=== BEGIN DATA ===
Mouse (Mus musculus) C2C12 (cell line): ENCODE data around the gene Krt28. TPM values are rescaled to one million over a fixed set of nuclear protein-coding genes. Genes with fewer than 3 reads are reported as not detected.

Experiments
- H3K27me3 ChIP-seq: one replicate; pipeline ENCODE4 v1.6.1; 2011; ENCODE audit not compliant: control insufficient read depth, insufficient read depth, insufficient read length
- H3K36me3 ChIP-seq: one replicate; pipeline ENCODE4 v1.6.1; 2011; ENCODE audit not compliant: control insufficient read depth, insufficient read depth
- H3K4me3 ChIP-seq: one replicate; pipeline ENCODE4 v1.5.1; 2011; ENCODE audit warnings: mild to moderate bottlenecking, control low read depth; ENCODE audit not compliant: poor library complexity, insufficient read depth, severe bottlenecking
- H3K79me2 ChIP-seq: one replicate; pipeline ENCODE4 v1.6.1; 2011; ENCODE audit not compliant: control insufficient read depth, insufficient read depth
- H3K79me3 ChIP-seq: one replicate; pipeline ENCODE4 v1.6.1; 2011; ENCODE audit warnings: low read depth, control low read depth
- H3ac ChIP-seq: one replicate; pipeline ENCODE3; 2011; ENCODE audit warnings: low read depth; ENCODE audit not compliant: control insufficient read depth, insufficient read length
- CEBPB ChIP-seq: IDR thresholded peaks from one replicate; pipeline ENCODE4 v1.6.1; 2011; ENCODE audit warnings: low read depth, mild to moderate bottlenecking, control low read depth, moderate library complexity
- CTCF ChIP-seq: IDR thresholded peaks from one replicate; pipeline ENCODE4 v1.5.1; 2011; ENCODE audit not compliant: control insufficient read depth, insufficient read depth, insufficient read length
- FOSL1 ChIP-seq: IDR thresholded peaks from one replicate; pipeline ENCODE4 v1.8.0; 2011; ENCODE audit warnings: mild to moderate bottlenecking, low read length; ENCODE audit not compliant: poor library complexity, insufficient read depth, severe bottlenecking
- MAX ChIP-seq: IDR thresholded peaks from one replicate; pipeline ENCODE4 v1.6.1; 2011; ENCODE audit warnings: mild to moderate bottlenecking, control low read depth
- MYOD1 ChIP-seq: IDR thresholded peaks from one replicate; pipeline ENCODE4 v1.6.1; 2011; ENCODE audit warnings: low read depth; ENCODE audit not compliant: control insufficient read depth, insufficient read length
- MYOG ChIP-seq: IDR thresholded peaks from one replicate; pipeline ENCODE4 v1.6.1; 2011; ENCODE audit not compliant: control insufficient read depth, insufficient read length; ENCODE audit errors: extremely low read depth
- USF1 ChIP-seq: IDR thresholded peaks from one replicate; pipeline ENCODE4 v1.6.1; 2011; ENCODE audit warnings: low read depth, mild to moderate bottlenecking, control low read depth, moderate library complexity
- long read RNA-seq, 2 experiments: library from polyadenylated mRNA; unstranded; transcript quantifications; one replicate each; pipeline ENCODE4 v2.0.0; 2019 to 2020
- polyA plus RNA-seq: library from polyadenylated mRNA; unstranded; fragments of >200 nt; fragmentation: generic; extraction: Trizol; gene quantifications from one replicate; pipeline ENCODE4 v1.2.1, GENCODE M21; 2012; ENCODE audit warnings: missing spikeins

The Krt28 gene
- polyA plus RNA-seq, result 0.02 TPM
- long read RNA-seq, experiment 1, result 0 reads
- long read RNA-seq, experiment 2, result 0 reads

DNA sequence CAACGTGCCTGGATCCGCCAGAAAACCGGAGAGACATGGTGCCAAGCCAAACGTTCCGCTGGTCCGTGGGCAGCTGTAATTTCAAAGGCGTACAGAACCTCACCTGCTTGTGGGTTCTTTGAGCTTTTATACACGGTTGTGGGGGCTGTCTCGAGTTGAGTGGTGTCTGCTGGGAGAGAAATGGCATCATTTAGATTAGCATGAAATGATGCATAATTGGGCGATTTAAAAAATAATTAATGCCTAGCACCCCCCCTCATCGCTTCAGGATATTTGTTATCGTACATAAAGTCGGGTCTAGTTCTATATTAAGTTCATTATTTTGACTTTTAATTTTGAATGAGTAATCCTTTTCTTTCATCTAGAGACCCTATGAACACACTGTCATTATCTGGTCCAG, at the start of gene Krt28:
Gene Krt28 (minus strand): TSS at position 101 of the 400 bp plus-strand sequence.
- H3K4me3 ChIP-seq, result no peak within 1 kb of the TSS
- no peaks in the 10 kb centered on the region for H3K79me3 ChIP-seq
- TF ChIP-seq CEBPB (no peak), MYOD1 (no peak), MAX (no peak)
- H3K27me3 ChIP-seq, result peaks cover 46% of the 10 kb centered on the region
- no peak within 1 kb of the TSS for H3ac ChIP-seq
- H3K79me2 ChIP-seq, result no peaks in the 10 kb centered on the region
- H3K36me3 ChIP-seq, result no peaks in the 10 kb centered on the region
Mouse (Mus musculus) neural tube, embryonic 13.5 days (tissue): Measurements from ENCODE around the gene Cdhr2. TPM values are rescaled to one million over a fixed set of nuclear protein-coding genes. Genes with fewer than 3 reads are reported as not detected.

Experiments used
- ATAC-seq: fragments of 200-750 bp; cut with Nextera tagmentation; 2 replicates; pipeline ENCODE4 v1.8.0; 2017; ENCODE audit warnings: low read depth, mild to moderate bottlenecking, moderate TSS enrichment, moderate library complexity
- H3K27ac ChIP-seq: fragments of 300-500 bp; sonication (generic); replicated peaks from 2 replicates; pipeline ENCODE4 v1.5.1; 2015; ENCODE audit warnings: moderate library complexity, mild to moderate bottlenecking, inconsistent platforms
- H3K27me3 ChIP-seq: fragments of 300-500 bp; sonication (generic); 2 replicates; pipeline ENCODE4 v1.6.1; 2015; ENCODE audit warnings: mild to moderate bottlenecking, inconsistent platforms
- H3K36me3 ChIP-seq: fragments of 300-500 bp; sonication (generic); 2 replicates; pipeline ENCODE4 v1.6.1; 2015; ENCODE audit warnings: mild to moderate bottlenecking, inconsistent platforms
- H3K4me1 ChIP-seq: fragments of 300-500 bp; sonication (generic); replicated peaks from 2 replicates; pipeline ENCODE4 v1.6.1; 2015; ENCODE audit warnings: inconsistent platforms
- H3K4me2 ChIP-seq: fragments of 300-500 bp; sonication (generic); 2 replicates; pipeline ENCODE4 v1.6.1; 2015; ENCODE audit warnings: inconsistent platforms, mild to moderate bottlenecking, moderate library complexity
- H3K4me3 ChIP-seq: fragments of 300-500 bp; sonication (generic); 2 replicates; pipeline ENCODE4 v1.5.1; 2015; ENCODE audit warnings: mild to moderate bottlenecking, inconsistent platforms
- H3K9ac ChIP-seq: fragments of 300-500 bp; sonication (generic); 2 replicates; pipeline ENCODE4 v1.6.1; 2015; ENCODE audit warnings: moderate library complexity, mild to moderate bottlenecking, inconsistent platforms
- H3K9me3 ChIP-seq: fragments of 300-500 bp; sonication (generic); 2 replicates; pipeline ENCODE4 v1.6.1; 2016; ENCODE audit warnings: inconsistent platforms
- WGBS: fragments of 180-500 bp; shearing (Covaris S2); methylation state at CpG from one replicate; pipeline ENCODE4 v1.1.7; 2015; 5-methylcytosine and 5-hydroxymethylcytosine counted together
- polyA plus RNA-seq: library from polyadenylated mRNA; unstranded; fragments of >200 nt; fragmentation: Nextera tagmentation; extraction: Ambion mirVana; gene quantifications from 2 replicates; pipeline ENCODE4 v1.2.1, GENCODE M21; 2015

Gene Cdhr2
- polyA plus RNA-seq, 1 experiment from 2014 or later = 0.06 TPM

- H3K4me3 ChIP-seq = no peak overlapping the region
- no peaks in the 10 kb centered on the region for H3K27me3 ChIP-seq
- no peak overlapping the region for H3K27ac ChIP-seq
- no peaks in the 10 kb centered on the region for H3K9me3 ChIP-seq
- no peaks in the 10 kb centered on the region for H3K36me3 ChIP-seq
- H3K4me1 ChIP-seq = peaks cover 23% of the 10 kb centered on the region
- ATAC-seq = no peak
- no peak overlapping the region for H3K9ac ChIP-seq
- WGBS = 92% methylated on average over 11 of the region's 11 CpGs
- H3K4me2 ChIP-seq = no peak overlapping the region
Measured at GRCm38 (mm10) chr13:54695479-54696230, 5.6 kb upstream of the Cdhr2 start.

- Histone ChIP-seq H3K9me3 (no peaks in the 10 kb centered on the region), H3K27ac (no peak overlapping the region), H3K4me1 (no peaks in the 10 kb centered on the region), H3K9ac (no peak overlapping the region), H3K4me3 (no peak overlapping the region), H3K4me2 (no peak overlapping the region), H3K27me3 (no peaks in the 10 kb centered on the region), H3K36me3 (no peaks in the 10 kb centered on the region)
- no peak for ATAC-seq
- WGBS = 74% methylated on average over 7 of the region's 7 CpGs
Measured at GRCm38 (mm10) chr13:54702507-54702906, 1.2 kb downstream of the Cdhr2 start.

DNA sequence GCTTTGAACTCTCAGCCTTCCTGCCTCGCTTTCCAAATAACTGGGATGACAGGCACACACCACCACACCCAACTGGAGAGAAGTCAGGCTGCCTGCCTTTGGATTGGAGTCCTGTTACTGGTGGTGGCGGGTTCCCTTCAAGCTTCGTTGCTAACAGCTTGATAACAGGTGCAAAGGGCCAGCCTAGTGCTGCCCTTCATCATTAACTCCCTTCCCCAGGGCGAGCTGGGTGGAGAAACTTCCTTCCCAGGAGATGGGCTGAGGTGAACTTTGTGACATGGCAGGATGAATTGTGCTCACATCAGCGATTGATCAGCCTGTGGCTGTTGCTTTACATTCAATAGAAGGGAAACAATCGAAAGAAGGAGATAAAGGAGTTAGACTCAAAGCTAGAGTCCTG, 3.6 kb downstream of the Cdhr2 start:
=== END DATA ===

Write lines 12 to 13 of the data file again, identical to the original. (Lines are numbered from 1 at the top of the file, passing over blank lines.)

- MAX ChIP-seq: IDR thresholded peaks from one replicate; pipeline ENCODE4 v1.6.1; 2011; ENCODE audit warnings: mild to moderate bottlenecking, control low read depth
- MYOD1 ChIP-seq: IDR thresholded peaks from one replicate; pipeline ENCODE4 v1.6.1; 2011; ENCODE audit warnings: low read depth; ENCODE audit not compliant: control insufficient read depth, insufficient read length